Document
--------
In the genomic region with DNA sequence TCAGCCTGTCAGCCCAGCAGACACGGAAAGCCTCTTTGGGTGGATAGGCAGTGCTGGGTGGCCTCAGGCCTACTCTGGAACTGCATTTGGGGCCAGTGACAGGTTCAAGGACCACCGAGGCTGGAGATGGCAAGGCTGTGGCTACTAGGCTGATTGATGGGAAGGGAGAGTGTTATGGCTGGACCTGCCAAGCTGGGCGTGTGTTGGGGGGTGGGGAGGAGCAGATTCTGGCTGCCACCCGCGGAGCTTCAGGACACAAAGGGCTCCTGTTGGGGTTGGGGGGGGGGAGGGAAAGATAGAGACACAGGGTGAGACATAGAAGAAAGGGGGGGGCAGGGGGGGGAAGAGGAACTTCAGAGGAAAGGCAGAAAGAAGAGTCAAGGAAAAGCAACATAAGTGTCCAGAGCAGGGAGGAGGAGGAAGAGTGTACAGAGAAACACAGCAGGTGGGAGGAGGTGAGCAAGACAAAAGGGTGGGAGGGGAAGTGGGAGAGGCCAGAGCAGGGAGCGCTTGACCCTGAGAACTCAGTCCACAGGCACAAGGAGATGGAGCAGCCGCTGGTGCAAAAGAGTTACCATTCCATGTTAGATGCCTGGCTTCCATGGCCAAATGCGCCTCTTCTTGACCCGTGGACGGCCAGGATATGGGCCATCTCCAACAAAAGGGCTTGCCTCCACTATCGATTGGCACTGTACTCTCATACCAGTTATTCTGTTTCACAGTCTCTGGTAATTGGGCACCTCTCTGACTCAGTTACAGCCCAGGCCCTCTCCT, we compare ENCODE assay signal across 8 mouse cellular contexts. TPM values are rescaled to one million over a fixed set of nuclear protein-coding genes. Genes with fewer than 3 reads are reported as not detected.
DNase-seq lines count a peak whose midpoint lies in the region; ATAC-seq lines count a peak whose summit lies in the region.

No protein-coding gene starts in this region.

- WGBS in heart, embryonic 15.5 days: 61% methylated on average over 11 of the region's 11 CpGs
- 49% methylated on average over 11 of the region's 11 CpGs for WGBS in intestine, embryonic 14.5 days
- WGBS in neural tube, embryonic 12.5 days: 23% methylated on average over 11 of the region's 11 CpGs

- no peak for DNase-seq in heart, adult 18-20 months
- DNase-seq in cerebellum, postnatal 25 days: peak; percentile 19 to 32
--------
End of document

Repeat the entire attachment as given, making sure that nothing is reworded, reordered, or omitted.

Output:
In the genomic region with DNA sequence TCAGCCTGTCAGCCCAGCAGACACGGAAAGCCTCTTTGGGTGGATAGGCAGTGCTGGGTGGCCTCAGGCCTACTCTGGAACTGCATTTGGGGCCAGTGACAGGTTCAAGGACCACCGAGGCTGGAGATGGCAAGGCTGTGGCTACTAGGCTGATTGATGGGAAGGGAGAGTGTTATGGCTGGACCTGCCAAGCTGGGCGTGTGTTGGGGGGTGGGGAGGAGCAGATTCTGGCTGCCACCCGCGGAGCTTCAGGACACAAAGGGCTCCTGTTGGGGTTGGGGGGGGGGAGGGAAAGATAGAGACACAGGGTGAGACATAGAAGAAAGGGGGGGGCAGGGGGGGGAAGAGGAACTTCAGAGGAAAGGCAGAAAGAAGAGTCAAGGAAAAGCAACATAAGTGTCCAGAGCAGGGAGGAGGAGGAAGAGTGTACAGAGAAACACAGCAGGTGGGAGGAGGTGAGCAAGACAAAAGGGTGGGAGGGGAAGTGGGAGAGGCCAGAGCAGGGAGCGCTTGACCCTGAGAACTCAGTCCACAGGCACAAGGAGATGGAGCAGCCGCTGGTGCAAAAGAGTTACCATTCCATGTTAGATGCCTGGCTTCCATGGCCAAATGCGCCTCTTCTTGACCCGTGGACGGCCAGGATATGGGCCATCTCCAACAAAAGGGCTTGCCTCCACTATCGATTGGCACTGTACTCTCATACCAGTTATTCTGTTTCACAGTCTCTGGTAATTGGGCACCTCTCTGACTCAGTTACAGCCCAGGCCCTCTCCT, we compare ENCODE assay signal across 8 mouse cellular contexts. TPM values are rescaled to one million over a fixed set of nuclear protein-coding genes. Genes with fewer than 3 reads are reported as not detected.
DNase-seq lines count a peak whose midpoint lies in the region; ATAC-seq lines count a peak whose summit lies in the region.

No protein-coding gene starts in this region.

- WGBS in heart, embryonic 15.5 days: 61% methylated on average over 11 of the region's 11 CpGs
- 49% methylated on average over 11 of the region's 11 CpGs for WGBS in intestine, embryonic 14.5 days
- WGBS in neural tube, embryonic 12.5 days: 23% methylated on average over 11 of the region's 11 CpGs

- no peak for DNase-seq in heart, adult 18-20 months
- DNase-seq in cerebellum, postnatal 25 days: peak; percentile 19 to 32